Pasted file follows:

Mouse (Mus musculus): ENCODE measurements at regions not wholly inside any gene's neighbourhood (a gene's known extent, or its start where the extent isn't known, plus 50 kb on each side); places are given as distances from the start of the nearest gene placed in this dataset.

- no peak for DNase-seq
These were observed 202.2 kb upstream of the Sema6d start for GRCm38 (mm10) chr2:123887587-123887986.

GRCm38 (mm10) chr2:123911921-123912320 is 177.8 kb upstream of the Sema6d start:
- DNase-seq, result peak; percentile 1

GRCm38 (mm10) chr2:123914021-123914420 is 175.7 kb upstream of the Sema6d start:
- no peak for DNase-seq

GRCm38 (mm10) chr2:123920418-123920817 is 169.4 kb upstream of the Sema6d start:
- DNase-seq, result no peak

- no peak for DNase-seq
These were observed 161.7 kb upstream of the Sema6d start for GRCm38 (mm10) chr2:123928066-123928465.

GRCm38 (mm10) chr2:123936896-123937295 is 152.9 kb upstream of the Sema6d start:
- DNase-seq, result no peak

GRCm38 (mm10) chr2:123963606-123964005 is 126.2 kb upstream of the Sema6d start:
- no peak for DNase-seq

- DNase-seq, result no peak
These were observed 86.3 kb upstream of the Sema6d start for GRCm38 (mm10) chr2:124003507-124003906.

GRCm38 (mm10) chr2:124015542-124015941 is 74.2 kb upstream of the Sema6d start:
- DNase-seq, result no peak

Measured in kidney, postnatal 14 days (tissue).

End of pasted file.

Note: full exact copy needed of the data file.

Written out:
Mouse (Mus musculus): ENCODE measurements at regions not wholly inside any gene's neighbourhood (a gene's known extent, or its start where the extent isn't known, plus 50 kb on each side); places are given as distances from the start of the nearest gene placed in this dataset.

- no peak for DNase-seq
These were observed 202.2 kb upstream of the Sema6d start for GRCm38 (mm10) chr2:123887587-123887986.

GRCm38 (mm10) chr2:123911921-123912320 is 177.8 kb upstream of the Sema6d start:
- DNase-seq, result peak; percentile 1

GRCm38 (mm10) chr2:123914021-123914420 is 175.7 kb upstream of the Sema6d start:
- no peak for DNase-seq

GRCm38 (mm10) chr2:123920418-123920817 is 169.4 kb upstream of the Sema6d start:
- DNase-seq, result no peak

- no peak for DNase-seq
These were observed 161.7 kb upstream of the Sema6d start for GRCm38 (mm10) chr2:123928066-123928465.

GRCm38 (mm10) chr2:123936896-123937295 is 152.9 kb upstream of the Sema6d start:
- DNase-seq, result no peak

GRCm38 (mm10) chr2:123963606-123964005 is 126.2 kb upstream of the Sema6d start:
- no peak for DNase-seq

- DNase-seq, result no peak
These were observed 86.3 kb upstream of the Sema6d start for GRCm38 (mm10) chr2:124003507-124003906.

GRCm38 (mm10) chr2:124015542-124015941 is 74.2 kb upstream of the Sema6d start:
- DNase-seq, result no peak

Measured in kidney, postnatal 14 days (tissue).